There is no biblical justification for the presence of Jezebel’s, or Jezebels, in Gilead but it is winked off by Offred’s Commander who, in essence, says “boys will be boys.”  Only the elite men are allowed to blow off a little steam.  Women are not allowed such a diversion.  Neither are lower level men afforded this dispensation.  Not even the single men have a legal outlet for their frustrations.

All this to say, duplicity is the name of the game in such dictatorial societies.  It only matters when people get caught, as Offred does by the Commander’s Wife.  It is occasions like these when the Eyes are called upon to remove the offenders from sight.

The ever present spies, who depend on the citizenry to catch, and report, all transgressions.  Punishment to be doled out in such savage rituals as the Salvagings when the Handmaids and their pent up emotions are allowed to rage and put to death the wrong-doers.  Dictatorships don’t need a balanced justice system, just a lot of angry citizens who need an outlet.  Let the mob sort it out.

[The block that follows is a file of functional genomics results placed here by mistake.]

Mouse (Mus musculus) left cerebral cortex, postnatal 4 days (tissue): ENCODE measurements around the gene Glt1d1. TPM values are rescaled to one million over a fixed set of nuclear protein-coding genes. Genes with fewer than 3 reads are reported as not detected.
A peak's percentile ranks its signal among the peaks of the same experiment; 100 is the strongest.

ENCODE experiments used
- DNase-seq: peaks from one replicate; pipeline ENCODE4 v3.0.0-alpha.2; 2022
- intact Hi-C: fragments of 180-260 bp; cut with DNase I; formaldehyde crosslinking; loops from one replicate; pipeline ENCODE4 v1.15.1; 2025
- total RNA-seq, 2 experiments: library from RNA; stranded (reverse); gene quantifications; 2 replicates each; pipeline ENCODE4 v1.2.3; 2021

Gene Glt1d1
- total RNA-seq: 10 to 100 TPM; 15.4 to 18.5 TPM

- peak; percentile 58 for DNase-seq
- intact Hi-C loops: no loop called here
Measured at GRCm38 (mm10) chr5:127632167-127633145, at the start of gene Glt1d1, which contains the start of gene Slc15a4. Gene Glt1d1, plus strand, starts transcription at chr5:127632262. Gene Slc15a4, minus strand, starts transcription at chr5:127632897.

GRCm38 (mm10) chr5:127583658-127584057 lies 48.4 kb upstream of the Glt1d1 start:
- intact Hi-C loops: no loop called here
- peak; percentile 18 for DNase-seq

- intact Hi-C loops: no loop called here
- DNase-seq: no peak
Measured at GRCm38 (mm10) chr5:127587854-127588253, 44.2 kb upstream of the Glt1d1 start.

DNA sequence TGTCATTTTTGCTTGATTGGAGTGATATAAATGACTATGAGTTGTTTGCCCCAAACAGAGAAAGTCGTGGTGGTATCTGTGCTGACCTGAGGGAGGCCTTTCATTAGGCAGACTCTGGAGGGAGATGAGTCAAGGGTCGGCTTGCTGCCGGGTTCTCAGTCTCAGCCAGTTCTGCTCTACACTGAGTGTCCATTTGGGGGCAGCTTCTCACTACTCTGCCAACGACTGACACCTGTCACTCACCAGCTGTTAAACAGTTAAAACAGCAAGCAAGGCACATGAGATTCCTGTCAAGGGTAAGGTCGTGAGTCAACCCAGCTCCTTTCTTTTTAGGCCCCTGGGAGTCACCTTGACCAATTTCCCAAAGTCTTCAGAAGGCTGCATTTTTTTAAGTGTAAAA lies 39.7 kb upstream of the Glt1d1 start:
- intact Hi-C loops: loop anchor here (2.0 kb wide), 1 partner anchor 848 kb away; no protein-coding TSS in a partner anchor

Rigidity leads to rebellion.  Gilead is no different.  A nascent underground moves women to some form of safety.  The “femaleground” can also be justified as scriptural in the Exodus story of Moses, who rescued Jewish slaves from the Egyptian pharaoh.  “Let my people go,” is a rallying cry for all who would work to see injustice righted.

For all who wince at the possibilities of Gilead becoming a reality, let it be a reminder that scripture, biblical or otherwise, can be twisted to justify everything under the sun.  Margaret Atwood says she doesn’t consider her book SF/F dystopian because everything in the book has already happened in human history.  That should terrify us all.

Review: Jazz

Jazz by Toni Morrison

Title: Jazz
Author: Toni Morrison
Published: 1992
ISBN: 1400076218
Publisher: Vintage Books International